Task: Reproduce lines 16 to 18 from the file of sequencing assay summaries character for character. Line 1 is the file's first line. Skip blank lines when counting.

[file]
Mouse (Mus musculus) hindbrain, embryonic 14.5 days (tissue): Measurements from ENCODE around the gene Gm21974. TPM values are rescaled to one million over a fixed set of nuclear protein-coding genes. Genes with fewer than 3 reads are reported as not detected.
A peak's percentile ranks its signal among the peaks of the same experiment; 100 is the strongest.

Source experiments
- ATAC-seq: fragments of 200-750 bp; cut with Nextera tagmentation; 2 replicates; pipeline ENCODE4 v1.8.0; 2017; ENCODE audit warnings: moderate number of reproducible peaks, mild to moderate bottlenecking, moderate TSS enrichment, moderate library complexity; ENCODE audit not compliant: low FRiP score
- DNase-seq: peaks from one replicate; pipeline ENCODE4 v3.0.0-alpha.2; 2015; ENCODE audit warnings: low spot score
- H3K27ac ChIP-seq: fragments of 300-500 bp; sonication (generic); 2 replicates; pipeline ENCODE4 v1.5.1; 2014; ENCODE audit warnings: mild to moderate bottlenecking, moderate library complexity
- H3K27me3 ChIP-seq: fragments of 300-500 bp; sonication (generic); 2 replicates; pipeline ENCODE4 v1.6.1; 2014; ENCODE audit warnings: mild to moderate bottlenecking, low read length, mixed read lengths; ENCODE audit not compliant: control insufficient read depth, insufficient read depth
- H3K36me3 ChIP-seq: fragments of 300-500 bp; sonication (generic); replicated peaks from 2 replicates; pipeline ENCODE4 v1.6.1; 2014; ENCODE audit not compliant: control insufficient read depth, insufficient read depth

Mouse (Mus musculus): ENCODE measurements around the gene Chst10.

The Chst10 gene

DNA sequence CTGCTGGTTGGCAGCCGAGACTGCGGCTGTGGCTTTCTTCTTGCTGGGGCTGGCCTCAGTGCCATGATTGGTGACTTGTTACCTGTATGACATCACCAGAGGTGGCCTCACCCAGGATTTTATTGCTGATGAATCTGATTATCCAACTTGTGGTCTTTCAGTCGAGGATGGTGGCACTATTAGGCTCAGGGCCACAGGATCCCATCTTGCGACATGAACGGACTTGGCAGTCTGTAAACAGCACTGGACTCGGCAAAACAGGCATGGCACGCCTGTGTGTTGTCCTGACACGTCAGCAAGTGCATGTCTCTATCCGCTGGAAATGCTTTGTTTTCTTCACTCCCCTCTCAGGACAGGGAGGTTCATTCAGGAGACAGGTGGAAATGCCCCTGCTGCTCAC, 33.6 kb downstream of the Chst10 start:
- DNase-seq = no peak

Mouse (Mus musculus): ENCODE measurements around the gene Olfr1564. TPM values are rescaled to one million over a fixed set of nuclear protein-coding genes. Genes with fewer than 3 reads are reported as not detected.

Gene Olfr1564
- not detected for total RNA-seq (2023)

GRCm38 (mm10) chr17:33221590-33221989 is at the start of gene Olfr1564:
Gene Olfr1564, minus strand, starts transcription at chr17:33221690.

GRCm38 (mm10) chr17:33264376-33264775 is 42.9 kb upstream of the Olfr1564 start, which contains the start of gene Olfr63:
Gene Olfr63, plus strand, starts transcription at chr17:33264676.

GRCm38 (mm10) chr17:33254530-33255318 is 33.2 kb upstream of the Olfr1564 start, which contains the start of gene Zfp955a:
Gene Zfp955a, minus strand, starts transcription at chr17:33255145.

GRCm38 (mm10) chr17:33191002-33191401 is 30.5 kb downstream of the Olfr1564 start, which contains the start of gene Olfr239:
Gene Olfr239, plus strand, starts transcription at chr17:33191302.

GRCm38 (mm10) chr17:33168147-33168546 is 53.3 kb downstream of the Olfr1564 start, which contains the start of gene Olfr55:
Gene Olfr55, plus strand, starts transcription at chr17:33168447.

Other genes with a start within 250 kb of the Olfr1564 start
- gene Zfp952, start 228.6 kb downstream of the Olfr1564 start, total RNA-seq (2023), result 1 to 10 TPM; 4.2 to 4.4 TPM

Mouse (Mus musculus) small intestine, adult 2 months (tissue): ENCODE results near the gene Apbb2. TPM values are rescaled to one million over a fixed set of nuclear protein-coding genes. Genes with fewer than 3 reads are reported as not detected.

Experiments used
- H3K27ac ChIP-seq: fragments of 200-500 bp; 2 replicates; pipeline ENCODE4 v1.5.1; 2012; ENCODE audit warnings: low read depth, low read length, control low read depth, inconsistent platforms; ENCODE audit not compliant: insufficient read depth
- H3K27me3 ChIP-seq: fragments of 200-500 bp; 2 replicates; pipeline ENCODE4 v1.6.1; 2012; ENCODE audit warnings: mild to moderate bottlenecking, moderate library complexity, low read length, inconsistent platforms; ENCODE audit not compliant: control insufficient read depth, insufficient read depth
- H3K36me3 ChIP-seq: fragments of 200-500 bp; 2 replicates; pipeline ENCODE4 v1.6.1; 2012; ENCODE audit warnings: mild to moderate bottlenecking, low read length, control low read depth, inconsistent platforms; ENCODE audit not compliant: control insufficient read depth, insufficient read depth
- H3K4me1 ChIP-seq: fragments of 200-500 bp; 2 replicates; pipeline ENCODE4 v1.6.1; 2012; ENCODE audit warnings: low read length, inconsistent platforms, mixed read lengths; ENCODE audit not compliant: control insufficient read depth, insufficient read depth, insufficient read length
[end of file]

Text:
GRCm38 (mm10) chr17:33221590-33221989 is at the start of gene Olfr1564:
Gene Olfr1564, minus strand, starts transcription at chr17:33221690.

GRCm38 (mm10) chr17:33264376-33264775 is 42.9 kb upstream of the Olfr1564 start, which contains the start of gene Olfr63: